Free of graft and technically skilled: the qualities Xi seeks in new PLA generals
The elevation of nearly two dozens officers suggests President Xi Jinping wants a military leadership free of graft and technically skilled, analysts say
The latest round of promotions in the People's Liberation Army suggests President Xi Jinping is seeking to groom a new generation of military leaders who are better trained and free of corruption, analysts say.
In the past week, Xi has promoted nearly two dozen officers to the rank of lieutenant general. They are relatively young, with several having trained with the Russian military, according to the People's Liberation Army Daily and other official sources.
A few of the officers gained combat experience during the border war with Vietnam in the late 1970s.
The latest promotions were announced yesterday - two officers with the provincial area command of Sichuan and two from Tibet's.
The commander for Tibet, Xu Yong, and his colleague, political commissar Diao Guoxin, gained experience in the border conflict with Vietnam in Yunnan .
At age 55, Xu is one of the younger officers to be elevated. He was the first PLA major general to lead a relief force to Wenchuan following the massive earthquake that struck Sichuan in 2008, killing 87,000 people.
Also promoted was the PLA Navy Deputy Commander Ding Yi, the leader of a team that tested the Xian JH-7 home-made fighter bomber in the 1990s.
Xi, who heads the PLA as the chairman of the Central Military Commission, also made promotions in the military command areas of Lanzhou and Guangzhou, as well as in the northern and eastern fleets.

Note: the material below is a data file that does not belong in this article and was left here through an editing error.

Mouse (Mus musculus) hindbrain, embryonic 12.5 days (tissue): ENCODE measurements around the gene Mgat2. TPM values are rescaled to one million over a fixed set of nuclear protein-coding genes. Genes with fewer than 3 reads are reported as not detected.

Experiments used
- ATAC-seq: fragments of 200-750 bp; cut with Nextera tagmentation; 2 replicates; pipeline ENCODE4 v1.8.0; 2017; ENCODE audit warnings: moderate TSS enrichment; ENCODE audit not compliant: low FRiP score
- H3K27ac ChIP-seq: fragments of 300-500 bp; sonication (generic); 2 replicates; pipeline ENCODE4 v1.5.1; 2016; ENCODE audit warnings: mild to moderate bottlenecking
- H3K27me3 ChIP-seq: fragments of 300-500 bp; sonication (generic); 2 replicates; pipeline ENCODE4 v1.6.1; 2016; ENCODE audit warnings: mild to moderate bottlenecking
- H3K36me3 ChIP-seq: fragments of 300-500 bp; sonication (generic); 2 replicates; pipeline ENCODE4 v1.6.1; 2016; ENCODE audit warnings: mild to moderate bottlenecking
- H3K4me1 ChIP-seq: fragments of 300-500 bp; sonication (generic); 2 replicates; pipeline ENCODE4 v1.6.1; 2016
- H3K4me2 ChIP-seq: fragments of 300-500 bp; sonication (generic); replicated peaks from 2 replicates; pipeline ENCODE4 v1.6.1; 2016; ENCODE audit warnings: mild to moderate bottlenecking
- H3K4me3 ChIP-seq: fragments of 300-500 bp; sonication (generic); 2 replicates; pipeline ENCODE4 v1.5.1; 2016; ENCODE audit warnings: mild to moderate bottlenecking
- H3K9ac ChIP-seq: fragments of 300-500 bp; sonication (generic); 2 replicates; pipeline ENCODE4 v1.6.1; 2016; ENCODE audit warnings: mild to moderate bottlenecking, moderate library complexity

All of the officers came up through the ranks or hailed from elite battle force units, capable of multi-mission operations spanning different branches.
"The new promotions indicate Xi is going to shift the army's promotions to a normal system. All buying and selling of ranks will be strictly prohibited," said Li Jie, a Beijing-based retired senior colonel.
The military's image has been deeply tarnished by allegations that a former vice-chairman of the CMC, Xu Caihou, accepted bribes in exchange for promotions. He is being court-martialled, as is a former logistics deputy, Gu Junshan .
"It's also a good sign that almost all the new lieutenants general are under 60, meaning they could possibly be promoted further as the next generation of leaders in the army before reaching the retirement age for deputy commanders at 63," Li said.
At least three of the promoted officers trained in Russia for multi-mission operations after the two sides resumed military exchanges in 1996.
The new emphasis on quality promotions showed Xi was focusing on practical talent, said a retired senior colonel based in Shanghai, who requested anonymity.
"We hope the promotion system will be made more fair and clean," he said.
In the past, especially during the era of former president Jiang Zemin, promotions were often due to personal connections officers had with the leadership.